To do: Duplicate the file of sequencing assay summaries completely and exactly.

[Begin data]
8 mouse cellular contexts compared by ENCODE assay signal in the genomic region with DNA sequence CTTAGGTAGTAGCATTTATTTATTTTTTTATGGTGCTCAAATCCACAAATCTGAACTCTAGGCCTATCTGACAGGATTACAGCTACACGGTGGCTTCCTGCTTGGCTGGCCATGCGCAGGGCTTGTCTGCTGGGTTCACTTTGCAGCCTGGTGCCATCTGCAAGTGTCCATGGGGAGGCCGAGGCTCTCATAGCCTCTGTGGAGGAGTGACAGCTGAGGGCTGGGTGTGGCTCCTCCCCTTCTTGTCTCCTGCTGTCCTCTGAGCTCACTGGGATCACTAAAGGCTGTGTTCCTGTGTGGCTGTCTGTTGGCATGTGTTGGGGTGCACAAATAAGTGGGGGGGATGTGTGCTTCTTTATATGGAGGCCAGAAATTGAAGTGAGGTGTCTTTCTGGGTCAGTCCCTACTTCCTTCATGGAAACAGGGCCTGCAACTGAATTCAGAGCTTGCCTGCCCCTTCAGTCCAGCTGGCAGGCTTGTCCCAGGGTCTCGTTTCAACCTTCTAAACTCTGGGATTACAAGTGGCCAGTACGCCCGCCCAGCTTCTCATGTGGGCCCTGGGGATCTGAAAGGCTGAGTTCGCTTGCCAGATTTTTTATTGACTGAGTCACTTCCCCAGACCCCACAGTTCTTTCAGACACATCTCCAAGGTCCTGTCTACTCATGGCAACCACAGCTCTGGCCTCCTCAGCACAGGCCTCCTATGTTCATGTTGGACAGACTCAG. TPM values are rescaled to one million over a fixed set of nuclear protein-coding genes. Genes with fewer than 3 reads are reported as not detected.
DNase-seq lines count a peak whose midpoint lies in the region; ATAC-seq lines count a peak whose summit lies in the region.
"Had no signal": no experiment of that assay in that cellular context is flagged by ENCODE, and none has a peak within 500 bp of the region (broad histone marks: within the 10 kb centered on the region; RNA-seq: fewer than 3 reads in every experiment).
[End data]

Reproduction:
8 mouse cellular contexts compared by ENCODE assay signal in the genomic region with DNA sequence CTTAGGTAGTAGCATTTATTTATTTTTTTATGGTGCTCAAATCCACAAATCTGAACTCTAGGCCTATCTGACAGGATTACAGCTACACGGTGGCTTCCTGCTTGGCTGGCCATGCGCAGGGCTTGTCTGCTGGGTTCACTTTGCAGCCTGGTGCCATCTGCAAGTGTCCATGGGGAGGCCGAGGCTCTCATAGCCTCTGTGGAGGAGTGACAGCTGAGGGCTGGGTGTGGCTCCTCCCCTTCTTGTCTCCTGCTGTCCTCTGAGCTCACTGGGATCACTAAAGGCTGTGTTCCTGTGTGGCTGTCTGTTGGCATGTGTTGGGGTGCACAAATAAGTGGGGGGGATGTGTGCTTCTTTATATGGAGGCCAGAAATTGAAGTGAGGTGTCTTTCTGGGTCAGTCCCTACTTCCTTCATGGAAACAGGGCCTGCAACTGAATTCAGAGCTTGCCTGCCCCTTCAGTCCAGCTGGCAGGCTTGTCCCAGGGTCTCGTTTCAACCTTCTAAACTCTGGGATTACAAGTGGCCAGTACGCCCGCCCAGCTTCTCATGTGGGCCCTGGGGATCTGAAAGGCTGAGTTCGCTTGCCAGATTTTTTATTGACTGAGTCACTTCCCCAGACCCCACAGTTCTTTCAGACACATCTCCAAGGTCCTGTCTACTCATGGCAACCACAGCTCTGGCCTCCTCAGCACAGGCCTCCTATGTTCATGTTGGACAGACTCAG. TPM values are rescaled to one million over a fixed set of nuclear protein-coding genes. Genes with fewer than 3 reads are reported as not detected.
DNase-seq lines count a peak whose midpoint lies in the region; ATAC-seq lines count a peak whose summit lies in the region.
"Had no signal": no experiment of that assay in that cellular context is flagged by ENCODE, and none has a peak within 500 bp of the region (broad histone marks: within the 10 kb centered on the region; RNA-seq: fewer than 3 reads in every experiment).